Some of that trouble would come from a not-too-surprising lack of third party support. Despite launching with support from the likes of Activision, EA, 2K Games, and Ubisoft, the Wii U struggled to gain any sort of momentum after launch. Sensing poor sales, third parties jumped off of the Wii U, with EA abandoning the console less than a year after its launch, and Activision and Ubisoft jumping off in 2014. With the release of the PS4 and Xbox One in late 2013, many third parties quickly abandoned the Wii U, intending on making one, next-gen version of their games, instead of developing a separate version for the Wii U. The lack of third party support contributed to a lack of sales and the lack of sales contributed to a lack of third party support, quickly submerging the Wii U in a negative down-spiral from which it would never emerge. Soon, the Wii U was barely treading water and even perennial multi-million hits like Mario Kart and Super Smash Bros. couldn’t break the Wii U into anything less than unqualified failure. In the end, even the Wii U’s top ten best-selling titles sold less than half the number of copies of Nintendo’s best-selling Wii game, Wii Sports.

Nintendo Wii U

‘Affordable Space Adventures’ is an excellent example of indies finally finding a home on a Nintendo console.

However, despite these evident, and quite unfortunate, missteps, the Wii U served as a foundation moment in Nintendo’s transition from the short-term success of the Wii into success at the beginning of the Nintendo Switch’s lifespan. One of the Wii U’s lesser-known qualities was that it was a haven for indie games, bridging one of the gaps that Nintendo had created between itself and third parties during the GameCube era. This relationship would blossom during the Switch era, when Nintendo would reconnect with third parties. Much as the GameCube had served as the foundation for the much-more-successful Wii, the Wii U served as the basis for Nintendo’s vision for the Switch, giving them an idea of what mistakes not to make in their pursuit of market share.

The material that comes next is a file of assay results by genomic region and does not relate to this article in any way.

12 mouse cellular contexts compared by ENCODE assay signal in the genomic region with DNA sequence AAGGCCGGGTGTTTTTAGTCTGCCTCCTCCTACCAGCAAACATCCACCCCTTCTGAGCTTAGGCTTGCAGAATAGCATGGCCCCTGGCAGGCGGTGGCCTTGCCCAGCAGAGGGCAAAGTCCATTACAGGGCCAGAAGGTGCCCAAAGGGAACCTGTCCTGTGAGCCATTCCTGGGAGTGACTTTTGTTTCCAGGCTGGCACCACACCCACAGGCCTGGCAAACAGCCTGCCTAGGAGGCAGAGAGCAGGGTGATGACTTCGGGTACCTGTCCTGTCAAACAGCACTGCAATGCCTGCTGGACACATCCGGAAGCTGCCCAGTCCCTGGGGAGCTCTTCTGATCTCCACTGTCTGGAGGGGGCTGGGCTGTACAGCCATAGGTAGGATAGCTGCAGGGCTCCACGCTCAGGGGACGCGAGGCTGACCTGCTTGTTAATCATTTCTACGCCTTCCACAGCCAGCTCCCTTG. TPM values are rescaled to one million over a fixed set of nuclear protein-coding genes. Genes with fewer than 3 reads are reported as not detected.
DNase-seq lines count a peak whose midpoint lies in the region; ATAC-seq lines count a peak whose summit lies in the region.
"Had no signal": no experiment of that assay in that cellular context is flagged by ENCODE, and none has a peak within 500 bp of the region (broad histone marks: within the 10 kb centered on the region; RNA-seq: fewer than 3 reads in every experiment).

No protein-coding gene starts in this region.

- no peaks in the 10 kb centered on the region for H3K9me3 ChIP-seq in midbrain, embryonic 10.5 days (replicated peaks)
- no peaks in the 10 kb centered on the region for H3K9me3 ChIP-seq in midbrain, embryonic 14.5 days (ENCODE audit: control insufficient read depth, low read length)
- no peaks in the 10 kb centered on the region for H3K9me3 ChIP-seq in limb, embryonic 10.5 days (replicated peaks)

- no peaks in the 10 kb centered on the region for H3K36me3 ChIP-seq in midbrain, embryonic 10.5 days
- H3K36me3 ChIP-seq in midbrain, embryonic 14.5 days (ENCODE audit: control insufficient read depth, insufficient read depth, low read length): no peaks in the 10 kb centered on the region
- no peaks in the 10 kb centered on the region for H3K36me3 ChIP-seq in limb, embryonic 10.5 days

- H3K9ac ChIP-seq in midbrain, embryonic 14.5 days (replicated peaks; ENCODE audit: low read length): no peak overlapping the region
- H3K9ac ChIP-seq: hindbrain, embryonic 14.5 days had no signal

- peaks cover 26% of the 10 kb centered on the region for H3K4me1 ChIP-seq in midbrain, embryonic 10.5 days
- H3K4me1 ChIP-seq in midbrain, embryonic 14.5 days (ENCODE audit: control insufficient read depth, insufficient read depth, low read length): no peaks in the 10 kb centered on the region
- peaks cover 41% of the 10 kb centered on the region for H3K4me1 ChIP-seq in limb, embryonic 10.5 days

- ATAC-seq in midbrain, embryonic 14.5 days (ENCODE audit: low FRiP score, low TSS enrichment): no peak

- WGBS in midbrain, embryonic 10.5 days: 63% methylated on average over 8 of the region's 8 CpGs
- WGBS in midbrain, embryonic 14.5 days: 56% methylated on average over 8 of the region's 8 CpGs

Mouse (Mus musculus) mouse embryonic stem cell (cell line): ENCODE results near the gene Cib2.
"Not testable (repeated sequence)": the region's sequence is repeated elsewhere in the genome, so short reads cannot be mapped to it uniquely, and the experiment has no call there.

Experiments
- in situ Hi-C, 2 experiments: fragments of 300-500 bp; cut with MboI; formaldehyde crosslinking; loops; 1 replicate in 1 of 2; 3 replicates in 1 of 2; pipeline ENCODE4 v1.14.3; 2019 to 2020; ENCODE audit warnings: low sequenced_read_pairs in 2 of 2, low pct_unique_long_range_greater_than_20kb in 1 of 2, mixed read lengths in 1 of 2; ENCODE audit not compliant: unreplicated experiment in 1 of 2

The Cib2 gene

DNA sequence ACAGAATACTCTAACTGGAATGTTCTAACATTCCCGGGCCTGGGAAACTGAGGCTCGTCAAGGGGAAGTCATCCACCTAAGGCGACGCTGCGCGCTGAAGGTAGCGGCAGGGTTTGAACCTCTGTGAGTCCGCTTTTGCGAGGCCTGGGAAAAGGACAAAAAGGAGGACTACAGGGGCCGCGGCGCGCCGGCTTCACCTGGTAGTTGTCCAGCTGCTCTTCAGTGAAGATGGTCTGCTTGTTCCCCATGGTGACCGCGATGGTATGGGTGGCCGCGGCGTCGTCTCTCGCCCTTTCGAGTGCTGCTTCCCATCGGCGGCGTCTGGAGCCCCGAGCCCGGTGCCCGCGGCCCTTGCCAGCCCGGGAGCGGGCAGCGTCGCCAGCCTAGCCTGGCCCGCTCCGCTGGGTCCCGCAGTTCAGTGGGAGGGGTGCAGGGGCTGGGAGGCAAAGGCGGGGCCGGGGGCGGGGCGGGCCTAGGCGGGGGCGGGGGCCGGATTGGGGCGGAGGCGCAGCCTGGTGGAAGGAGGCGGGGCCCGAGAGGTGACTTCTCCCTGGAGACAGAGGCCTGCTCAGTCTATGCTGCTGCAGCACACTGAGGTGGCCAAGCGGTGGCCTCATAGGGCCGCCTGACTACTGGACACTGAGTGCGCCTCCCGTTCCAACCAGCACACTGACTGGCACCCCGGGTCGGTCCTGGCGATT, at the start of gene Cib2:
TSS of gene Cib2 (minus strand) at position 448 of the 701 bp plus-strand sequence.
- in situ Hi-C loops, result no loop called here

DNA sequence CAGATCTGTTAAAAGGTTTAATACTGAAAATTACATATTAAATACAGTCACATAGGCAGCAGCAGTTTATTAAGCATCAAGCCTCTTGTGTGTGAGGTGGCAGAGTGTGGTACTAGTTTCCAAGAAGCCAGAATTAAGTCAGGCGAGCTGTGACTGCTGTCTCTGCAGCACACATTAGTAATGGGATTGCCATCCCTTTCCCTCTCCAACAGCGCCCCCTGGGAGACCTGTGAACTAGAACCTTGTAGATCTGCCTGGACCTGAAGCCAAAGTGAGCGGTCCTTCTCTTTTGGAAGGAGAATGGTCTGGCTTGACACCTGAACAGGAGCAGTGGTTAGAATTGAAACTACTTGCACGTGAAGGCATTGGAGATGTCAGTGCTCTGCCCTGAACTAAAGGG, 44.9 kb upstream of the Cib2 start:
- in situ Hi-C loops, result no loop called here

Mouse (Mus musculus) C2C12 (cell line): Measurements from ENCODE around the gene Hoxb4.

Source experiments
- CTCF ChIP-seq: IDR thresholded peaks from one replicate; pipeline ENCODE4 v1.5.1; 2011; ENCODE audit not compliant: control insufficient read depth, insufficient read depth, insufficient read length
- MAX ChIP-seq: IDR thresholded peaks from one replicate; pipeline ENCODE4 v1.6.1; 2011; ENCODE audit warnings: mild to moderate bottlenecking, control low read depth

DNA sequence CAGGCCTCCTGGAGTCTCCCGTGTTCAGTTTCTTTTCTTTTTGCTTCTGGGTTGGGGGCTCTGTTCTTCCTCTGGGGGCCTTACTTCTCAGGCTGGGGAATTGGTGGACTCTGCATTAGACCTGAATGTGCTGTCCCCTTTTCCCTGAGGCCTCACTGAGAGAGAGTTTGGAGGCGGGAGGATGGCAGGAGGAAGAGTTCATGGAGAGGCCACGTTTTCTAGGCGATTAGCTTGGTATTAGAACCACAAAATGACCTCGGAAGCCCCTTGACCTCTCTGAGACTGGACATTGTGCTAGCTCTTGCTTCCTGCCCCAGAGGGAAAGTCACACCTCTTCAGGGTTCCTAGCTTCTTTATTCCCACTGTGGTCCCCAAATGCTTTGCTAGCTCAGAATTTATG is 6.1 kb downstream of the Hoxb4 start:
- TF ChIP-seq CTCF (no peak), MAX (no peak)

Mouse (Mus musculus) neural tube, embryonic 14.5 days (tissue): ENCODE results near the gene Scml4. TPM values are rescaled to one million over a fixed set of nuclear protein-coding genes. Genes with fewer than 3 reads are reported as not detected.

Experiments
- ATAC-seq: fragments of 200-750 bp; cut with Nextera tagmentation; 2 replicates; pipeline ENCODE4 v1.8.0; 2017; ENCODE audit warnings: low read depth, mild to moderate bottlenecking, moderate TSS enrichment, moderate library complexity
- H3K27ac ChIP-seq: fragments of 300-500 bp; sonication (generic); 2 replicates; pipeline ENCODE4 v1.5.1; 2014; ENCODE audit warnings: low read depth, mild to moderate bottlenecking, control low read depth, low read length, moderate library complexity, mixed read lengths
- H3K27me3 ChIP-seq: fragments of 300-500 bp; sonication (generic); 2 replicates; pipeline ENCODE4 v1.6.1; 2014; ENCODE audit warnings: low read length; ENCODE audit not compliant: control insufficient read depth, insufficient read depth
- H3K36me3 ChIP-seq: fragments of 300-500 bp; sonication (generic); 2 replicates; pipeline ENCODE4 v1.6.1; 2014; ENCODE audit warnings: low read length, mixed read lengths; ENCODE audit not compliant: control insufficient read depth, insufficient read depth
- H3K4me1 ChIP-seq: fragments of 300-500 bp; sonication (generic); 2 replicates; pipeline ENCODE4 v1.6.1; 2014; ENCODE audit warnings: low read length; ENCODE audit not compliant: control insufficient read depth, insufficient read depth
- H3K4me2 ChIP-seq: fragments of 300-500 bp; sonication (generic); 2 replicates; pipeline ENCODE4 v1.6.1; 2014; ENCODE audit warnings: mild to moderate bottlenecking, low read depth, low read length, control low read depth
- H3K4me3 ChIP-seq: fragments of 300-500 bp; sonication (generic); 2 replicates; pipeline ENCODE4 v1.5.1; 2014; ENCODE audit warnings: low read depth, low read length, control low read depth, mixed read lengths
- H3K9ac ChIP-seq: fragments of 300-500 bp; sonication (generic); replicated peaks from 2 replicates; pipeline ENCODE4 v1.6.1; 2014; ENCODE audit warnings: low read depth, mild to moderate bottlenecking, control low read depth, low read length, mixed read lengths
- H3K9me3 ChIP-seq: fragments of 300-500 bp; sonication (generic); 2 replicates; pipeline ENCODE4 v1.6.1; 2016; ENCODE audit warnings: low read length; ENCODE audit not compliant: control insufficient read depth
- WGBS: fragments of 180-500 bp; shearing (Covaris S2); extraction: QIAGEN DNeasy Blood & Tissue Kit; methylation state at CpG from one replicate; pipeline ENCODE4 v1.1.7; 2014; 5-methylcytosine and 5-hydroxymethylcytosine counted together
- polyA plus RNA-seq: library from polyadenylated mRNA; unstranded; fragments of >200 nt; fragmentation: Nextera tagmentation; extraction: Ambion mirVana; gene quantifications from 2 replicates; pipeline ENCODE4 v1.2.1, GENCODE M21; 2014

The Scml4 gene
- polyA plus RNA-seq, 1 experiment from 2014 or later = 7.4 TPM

In that way, the Nintendo’s Wii U era is eerily similar to their GameCube era. Both consoles lost third-party support in the middle of their lifespan and split a Zelda release with their successors. They were both systems whose power envelope was, for the most part, along the same lines as their successors and who marked, at the time, an enormous increase in Nintendo’s graphics capability. Similarly, after each one failed, Nintendo took the best parts of it and incorporated them into the design for their next system while adding some sort of innovation (e.g. motion controls or portability) that improved upon the original. While it may still be Nintendo’s greatest failure six years after its release, the Wii U laid the groundwork for the beginnings of a nascent, Switch-led revitalization of Nintendo, one that continues to this very day. 

 

Although a gamer since before I can remember, there is not a better definition of me than these three words: Christian, moderate, and learner. I am steadfast in my Faith, my Beliefs, and in my Opinions, but I am always willing to hear the other side of the discussion. I love Nintendo, History, and the NBA. Currently a PhD Student at Liberty University.

3 Comments

3 Comments

  1. Kaihaku

    November 19, 2018 at 12:47 pm

    Shame. The Wii U had amazing potential that Nintendo failed to realize… In my opinion, the underlying issue is that Nintendo had no clear vision for the console. The bad marketing, odd development decisions, and poor third party buy-in all tie back to Nintendo’s lack of vision. Oh well.

    • Izsak Barnette

      November 19, 2018 at 2:25 pm

      Thanks for taking the time to comment! I’d agree about a lack of vision. The Wii U seemed, at least at launch, to fail to adequately define itself. It ballooned, from there, into something that the console would struggle with for the rest of its existence.

  2. KnoW It All

    February 8, 2019 at 6:42 pm

    Dumbazz, it also outsold the Master System, or Mark III. The thing also outsold Game Gear, and Nomad. Everything Sega did outside of Dreamcast the Wii U outsold.

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Game Reviews

‘Disco Elysium’: A Thought-Provoking Mystery

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Disco Elysium Review